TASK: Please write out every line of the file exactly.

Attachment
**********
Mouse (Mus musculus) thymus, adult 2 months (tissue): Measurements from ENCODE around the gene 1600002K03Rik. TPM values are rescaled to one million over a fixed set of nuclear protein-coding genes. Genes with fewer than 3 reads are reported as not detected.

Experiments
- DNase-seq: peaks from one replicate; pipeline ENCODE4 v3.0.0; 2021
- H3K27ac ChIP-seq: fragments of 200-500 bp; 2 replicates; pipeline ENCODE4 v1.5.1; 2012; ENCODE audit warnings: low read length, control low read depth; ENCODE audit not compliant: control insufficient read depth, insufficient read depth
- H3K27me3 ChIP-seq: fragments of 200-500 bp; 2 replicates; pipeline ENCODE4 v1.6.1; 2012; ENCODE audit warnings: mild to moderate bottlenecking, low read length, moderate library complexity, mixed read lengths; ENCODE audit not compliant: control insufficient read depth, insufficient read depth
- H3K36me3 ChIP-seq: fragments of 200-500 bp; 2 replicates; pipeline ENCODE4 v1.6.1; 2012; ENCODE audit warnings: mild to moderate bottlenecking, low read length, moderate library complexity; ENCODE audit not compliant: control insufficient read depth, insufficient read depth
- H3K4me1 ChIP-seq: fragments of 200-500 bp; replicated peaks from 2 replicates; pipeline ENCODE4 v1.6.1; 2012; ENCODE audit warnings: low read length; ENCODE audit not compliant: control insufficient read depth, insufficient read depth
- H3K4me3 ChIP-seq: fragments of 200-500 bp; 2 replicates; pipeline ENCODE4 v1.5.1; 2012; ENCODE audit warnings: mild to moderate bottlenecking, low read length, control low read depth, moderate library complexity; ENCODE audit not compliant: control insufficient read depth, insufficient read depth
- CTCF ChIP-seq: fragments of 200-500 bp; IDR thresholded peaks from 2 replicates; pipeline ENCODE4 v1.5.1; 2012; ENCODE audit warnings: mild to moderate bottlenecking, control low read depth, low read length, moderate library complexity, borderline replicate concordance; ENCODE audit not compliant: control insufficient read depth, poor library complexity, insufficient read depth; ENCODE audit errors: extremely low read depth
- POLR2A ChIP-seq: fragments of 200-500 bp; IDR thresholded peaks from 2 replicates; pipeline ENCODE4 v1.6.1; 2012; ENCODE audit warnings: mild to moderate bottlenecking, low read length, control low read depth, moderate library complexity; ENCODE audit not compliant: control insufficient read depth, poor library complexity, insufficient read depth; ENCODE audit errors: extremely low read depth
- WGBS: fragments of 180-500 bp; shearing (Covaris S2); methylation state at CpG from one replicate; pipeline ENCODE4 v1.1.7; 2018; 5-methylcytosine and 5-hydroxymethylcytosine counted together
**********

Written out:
Mouse (Mus musculus) thymus, adult 2 months (tissue): Measurements from ENCODE around the gene 1600002K03Rik. TPM values are rescaled to one million over a fixed set of nuclear protein-coding genes. Genes with fewer than 3 reads are reported as not detected.

Experiments
- DNase-seq: peaks from one replicate; pipeline ENCODE4 v3.0.0; 2021
- H3K27ac ChIP-seq: fragments of 200-500 bp; 2 replicates; pipeline ENCODE4 v1.5.1; 2012; ENCODE audit warnings: low read length, control low read depth; ENCODE audit not compliant: control insufficient read depth, insufficient read depth
- H3K27me3 ChIP-seq: fragments of 200-500 bp; 2 replicates; pipeline ENCODE4 v1.6.1; 2012; ENCODE audit warnings: mild to moderate bottlenecking, low read length, moderate library complexity, mixed read lengths; ENCODE audit not compliant: control insufficient read depth, insufficient read depth
- H3K36me3 ChIP-seq: fragments of 200-500 bp; 2 replicates; pipeline ENCODE4 v1.6.1; 2012; ENCODE audit warnings: mild to moderate bottlenecking, low read length, moderate library complexity; ENCODE audit not compliant: control insufficient read depth, insufficient read depth
- H3K4me1 ChIP-seq: fragments of 200-500 bp; replicated peaks from 2 replicates; pipeline ENCODE4 v1.6.1; 2012; ENCODE audit warnings: low read length; ENCODE audit not compliant: control insufficient read depth, insufficient read depth
- H3K4me3 ChIP-seq: fragments of 200-500 bp; 2 replicates; pipeline ENCODE4 v1.5.1; 2012; ENCODE audit warnings: mild to moderate bottlenecking, low read length, control low read depth, moderate library complexity; ENCODE audit not compliant: control insufficient read depth, insufficient read depth
- CTCF ChIP-seq: fragments of 200-500 bp; IDR thresholded peaks from 2 replicates; pipeline ENCODE4 v1.5.1; 2012; ENCODE audit warnings: mild to moderate bottlenecking, control low read depth, low read length, moderate library complexity, borderline replicate concordance; ENCODE audit not compliant: control insufficient read depth, poor library complexity, insufficient read depth; ENCODE audit errors: extremely low read depth
- POLR2A ChIP-seq: fragments of 200-500 bp; IDR thresholded peaks from 2 replicates; pipeline ENCODE4 v1.6.1; 2012; ENCODE audit warnings: mild to moderate bottlenecking, low read length, control low read depth, moderate library complexity; ENCODE audit not compliant: control insufficient read depth, poor library complexity, insufficient read depth; ENCODE audit errors: extremely low read depth
- WGBS: fragments of 180-500 bp; shearing (Covaris S2); methylation state at CpG from one replicate; pipeline ENCODE4 v1.1.7; 2018; 5-methylcytosine and 5-hydroxymethylcytosine counted together